Basic exercise such as walking can help prevent falling, one of the leading cases of hospitalization due to injury among Canadian seniors. (Pixabay)

Investigating the science of falls, the ones that injure and hurt

There’s nothing quite like taking an unintended tumble.

Unintentional falls can be ugly and they can be funny.

And they they can be dangerous, especially when you get older and lack of concentration and a waning sense of balance raise their ugly heads.

Participants in a workshop in Winnipeg begin with cardiovascular exercise before working on building strength, balance and flexibility to help prevent unintentional falls. (Cameron MacLean/CBC)

One wrong move on an sidewalk and boom: you can be off to the emergency room, especially if you never learned how to land.

And should you fall, you won’t be the only one.

The statistics are staggering.

A report by the Canadian Institute for Health Information released last year found that unintentional falls resulted in nearly 1,800 emergency-room visits every day.

Paramedic Eric Huffman watches as his colleague, occupational therapist Leslie Yole, helps an elderly woman navigate her walker. Yole and Huffman are part of a unique team in Ontario’s Niagara region that addresses the increasing incidents of falls with older adults. (Craig Chivers/CBC)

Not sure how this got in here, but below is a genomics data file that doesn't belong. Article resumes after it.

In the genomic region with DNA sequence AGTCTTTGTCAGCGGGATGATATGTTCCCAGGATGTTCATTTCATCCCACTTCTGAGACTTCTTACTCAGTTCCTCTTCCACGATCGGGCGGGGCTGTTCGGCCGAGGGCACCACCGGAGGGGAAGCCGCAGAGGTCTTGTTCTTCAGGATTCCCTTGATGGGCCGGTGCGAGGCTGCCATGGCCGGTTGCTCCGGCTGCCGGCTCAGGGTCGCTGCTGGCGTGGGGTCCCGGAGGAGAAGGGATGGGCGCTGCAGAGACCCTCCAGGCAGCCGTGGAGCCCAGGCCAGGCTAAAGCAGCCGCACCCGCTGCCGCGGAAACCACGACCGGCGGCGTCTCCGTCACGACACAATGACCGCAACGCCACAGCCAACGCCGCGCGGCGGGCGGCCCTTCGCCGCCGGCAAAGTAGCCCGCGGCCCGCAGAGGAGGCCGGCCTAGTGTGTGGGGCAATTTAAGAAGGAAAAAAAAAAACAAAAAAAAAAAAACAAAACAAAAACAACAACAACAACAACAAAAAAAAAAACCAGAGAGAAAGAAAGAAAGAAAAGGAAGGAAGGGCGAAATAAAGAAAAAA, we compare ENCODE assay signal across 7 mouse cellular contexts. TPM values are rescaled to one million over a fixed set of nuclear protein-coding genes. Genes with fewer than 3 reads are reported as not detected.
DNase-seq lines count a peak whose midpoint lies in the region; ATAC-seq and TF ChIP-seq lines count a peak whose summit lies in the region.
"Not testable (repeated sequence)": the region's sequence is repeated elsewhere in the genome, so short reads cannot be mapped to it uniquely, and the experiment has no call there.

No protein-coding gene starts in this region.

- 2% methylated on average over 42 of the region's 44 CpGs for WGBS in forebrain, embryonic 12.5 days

Unintentional falls accounted for 32 per cent of all reported ER visits in 2017.

And we’re not just talking sidewalks here.

Falls in the home accounted for about 115,000 emergency room visits.

And guess where most those falls happened?

Older people are less likely than younger people to have the strength and agility to find their feet once they begin to lose their balance, which makes fall prevention particularly important. (CBC: Courtesy of Baycrest Health Sciences)

The bathroom, of course, where more than 70 per cent of them took place getting in and out of the bathtub.

It’s unlikely anyone in Canada knows more about the whys and wherefores of falls, especially among seniors, than Stephen Robinovitch, a professor and Canada Research Chair at British Columbia’s Simon Fraser University.

He currently leads a program in “Technology for Injury Prevention in Seniors” involving long-term care facilities and directs the Injury Prevention and Mobility Laboratory at SFU,

I spoke with him by phone at his home in British Columbia about his 22 years of research and where he and his team are headed.

Here is our conversation.

Listen
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